NSW Department of Planning and Environment

Read transcript for the video 'RAF information session' below.


[Adam] Hello everyone, and welcome to this information session on the Rapid Assessment Framework. Today we have Felicity Greenway with us, Executive Director of the State Policy and Strategic Advice branch, who will give us an overview of this policy framework. Felicity, please go ahead.

[Felicity] Thanks Adam, and good afternoon everyone. Well, it's afternoon in my time.

I'm joining you today. I'm on Wangal Country in Sydney's inner west. Before I get started into this information session, I would like to acknowledge the traditional owners of the land on which we all variously are and meet. And I'd also like to pay my respect to Aboriginal Elders, past, present and emerging, and any Aboriginal people tuning in to this information session on the Rapid Assessment Framework.

So today, I'm going to step through and give you an overview of the Rapid Assessment Framework, the purpose of the reforms and the benefits. I'm going to describe the operational impacts of what the key changes are, as part of the framework. And I'll also explain what your role might be, in the framework and how you can help to support the changes. I'll also talk about some of the benefits and how we will realise those together.

Before I start into some of the detail of the content of the reform package, I do want to reflect on the key reasons why we are reforming the major projects area.

Firstly, the major projects reforms are part of the Planning Reform Action Plan and is really part of the Premier's productivity agenda in driving efficiencies in the planning system, particularly driving down assessment timeframes for major projects. I'm reflecting also that major projects are a key driver for the New South Wales economy, adding at least $38.6 billion in capital investment value last financial year. So particularly in these strange times that we live in, coming out of the COVID pandemic, major projects and the major project system, having it running efficiently has never been more important.

Another key driver for this reform package has been to respond to feedback from stakeholders and users of the planning system, persistent criticisms that we've had over time about the efficiency of the system and timeliness of major projects.

And lastly, but definitely not least, the package is also in response to other reviews of the planning system, including the Kaldas Review of governance of the planning system.

So, they're the key drivers for these major projects reforms.

In terms of what we think the benefits of the reforms are, at a high level, we really think that it is going to deliver better quality, environmental impact statements and other environmental assessment documentation. It's going to lead to a more efficient system and a more transparent system for all stakeholders. It's going to provide more certainty for applicants and communities. And we're very hopeful that there'll be a higher and better level of engagement by applicants, particularly at those early stages of the projects.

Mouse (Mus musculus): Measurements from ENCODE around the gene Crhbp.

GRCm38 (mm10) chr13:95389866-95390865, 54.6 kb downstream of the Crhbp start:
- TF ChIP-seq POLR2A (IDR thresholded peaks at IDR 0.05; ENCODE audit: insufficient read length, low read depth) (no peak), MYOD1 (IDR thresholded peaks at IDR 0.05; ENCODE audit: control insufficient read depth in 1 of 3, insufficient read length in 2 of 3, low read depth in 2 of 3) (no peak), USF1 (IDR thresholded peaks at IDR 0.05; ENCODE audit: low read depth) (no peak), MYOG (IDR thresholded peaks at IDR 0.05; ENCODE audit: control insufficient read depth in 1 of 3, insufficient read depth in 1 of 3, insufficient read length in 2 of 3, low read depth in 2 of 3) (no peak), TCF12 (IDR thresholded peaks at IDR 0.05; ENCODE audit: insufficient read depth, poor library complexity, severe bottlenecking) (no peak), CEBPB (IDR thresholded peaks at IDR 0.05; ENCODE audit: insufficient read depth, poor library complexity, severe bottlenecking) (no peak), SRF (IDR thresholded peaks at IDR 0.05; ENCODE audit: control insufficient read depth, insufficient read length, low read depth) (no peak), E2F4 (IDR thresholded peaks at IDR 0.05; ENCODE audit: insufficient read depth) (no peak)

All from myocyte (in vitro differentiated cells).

Just looking at what the key changes are, in this reform package, there are several ones which we'll go into further detail, including the introduction of the Registered Environmental Assessment Practitioner scheme, whereby EISs, have to be quality assured by a suitably qualified practitioner before lodging with the department.

We've also introduced industry-specific assessment requirements whereby certain industry types, certain types of development will be eligible for industry-specific assessment requirements. We've developed a series of guidelines as well that really stepped through in a lot of detail, the form and content and processes for major projects. So guidelines for both SSD and SSI. We've also developed a series of three technical guides that cover particular areas of major projects around cumulative impact assessment, social impact assessment and engagement guidelines.

Finally, we've also introduced a new provision into the regulation regarding expiry of assessment requirements after two years.

So, now I'll go through these key reforms in a bit more detail. But before I do get to that, just reflecting on the journey that we've been on, many of the reforms that you see here today, won't be entirely new to you. You may recall that back in 2017, the department was working on the EIA improvement programme. We've really taken that good work and built on it to build the package that we've developed today.

The package was exhibited in late 2020 through to the early part of this year. And on 1 July this year, we actually published the full package of reforms. And though those things are available on our website to download and have a look at right now.

The next big milestone is 1 October this year. And that's when the majority of this package does kick-in. So 1 October this year, is another big milestone for the RAF reform package.

The next big milestone following that, is on 1 July 2022, where the REAP declaration process will kick in. So it has been a long journey and I'd like to emphasise that the feedback that we've received along the way, has really helped to shape the package to what it is now. And so that feedback has really helped and assisted us in refining the package.


So just looking at those key aspects of the reform package in a bit more detail, firstly, starting with the REAP declaration process. As I mentioned, the REAP declarations don't commence until 1 July 2022, but there has been a great deal of interest in this particular aspect of the package. So I thought I'd commenced with that.